is the eighth leading cause of death in the United States. Thirty thousand Americans
committed suicide in 1998. Many were religious suicides.
Buddhism is a suicide religion. Different Buddhist sects,
denominations, are suicidal. Suicide often has been a popular religious doctrine. The
Shinto (Way of the gods) Religion (began around 538 A.D.), another Eastern religion,
glorified suicide in its Code of War Ethics. It was Japan’s main religion at one time.
Suicide was popular in the Japanese military during World War II. Military suicides are
often practiced, and popular. But practice and popularity do not make suicide either
acceptable or right.
Muslim religionists both teach and practice suicide. Suicidal
enemies are believed to provide instant immortality. Human life in Buddhism, Shintoism,
and Islam is cheap. When Saddam Hussein, leader of the predominantly Muslim country
of Iraq, fought a war for several years against Iran, another Muslim country, S. Hussein
used Iraqi children as human mine sweepers. The children had signs attached to their
backs which said FOLLOW ME TO HEAVEN. The children were blown up, and soldiers
followed the paths made through mine fields. Although both Islamic countries were
fighting Jihads, so-called holy wars, neither country won as a cease fire finally occurred.
Eastern religions have greatly increased in the United States,
and some other
Western countries. This means increases in suicides. The large increase of suicide in the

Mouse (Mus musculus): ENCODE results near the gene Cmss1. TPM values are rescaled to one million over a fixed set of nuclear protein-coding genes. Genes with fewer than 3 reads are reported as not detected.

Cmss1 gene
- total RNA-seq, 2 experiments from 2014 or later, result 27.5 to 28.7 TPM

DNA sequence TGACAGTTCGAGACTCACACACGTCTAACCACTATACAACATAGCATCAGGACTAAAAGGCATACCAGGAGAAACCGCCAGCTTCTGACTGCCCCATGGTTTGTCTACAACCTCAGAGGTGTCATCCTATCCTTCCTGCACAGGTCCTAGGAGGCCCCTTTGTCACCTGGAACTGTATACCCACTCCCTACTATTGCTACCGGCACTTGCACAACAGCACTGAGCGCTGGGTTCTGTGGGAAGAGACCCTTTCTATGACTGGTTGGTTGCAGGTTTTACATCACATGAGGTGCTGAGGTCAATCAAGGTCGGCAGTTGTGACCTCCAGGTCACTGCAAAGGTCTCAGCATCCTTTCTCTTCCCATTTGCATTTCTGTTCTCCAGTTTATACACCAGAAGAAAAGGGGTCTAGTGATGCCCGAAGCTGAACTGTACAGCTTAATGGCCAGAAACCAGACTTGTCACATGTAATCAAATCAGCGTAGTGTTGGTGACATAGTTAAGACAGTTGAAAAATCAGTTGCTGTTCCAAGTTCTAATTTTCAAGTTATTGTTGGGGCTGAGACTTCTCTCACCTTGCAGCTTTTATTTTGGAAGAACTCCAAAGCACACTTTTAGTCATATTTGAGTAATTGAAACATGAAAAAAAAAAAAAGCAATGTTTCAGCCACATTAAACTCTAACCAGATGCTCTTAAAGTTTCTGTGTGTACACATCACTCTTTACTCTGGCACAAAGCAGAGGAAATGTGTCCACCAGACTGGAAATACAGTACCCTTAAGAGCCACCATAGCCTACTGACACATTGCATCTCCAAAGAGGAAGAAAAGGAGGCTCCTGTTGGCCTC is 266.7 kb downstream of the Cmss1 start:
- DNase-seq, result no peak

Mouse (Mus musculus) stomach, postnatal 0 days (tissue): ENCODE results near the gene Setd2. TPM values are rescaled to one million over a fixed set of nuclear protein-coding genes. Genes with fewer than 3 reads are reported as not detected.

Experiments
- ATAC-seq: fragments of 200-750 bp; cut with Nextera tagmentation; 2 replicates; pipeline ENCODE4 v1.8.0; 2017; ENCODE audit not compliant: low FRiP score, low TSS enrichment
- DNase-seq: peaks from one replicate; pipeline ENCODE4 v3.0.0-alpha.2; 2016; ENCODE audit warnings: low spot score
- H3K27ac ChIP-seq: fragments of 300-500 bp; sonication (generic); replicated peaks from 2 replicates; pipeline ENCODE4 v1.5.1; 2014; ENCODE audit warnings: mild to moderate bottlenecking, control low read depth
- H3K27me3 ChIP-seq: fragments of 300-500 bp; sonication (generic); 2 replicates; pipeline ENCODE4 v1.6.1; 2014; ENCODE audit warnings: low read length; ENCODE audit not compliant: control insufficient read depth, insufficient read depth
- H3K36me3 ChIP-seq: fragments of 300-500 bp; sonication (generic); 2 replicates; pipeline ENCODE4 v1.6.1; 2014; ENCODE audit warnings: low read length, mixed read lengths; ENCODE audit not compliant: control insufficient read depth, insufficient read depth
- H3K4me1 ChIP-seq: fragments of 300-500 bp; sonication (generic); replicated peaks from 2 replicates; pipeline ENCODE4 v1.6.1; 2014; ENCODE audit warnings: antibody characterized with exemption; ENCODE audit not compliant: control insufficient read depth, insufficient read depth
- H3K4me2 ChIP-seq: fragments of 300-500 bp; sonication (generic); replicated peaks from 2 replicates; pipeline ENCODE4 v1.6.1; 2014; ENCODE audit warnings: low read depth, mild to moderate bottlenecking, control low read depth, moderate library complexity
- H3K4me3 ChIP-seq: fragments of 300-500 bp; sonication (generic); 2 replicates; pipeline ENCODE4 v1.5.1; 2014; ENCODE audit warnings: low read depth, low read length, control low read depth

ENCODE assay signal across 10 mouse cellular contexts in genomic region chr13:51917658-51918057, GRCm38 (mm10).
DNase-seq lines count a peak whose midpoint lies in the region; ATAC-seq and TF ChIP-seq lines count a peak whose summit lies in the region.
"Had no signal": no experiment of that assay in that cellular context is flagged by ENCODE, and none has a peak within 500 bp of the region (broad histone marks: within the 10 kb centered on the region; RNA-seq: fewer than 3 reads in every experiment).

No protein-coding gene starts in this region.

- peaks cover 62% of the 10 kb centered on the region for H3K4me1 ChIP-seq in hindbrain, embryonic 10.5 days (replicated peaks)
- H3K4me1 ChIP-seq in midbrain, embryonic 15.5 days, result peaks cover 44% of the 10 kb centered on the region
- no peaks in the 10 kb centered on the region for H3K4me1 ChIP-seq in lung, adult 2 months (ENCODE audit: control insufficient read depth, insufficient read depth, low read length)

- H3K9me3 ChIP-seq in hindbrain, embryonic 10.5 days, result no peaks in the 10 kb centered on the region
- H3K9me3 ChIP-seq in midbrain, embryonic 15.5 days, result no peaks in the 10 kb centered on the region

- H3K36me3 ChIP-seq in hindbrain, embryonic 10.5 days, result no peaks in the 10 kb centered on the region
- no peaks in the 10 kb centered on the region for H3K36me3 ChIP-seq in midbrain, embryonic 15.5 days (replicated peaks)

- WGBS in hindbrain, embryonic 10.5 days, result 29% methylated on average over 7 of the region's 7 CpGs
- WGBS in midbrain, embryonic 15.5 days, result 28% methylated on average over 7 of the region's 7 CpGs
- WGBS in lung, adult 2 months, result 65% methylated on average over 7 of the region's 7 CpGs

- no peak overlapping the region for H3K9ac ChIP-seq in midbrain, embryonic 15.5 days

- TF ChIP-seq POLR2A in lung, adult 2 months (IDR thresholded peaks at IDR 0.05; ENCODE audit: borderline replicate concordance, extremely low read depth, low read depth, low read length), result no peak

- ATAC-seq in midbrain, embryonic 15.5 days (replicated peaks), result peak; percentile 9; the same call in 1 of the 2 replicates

United Staes is partly because of the tremendous increase in the memberships of Eastern
religions in this country. This increase in numbers partly accounts for the high increase of
suicides among American teenagers. Depression, among other psychological problems,
including “guilt trips,” account for many religious and non-religious suicides. However
religious, and psychological problems, do not make suicide become a right action.
Buddhist numbers increased in the United States after they changed
Temples” to “Buddhist Churches.” This increase could be expected because most
Americans know little about world religions. This fact is partly based on my teaching
philosophy courses in state universities, and in teaching “World Religions” in seminary. In
fact the world’s people are notoriously ignorant of world religions. But ignorance of
religions is no excuse for suicide.
Buddhist membership increases in the United States can be illustrated
comparing the Southern Baptist Church which is the largest non-Catholic church in the
United States. The Southern Baptist Church has about 17 million members (1999), but
the Buddhist Religion in the United States is larger. Yet the Islamic Religion is the fastest
growing religion in the United States.
Buddha’s suicide is “justified” in Buddhist legend. The
story goes that a poor
beggar invited Buddha to eat with him but he had only beans which were poisoned and
nothing more to offer. But Buddha did not want to offend the poor beggar so he ate the
poisoned beans, and they killed him. Therefore Buddha fulfilled his death wish by
committing suicide. People can always find excuses to commit suicide. But excuses do
not justify suicide. Buddha committed voluntary suicide, a fallacious act, and a final
fallacy. Buddha’s suicide was an abnormal act and a psychotic (insane) act. But that is
for another writing.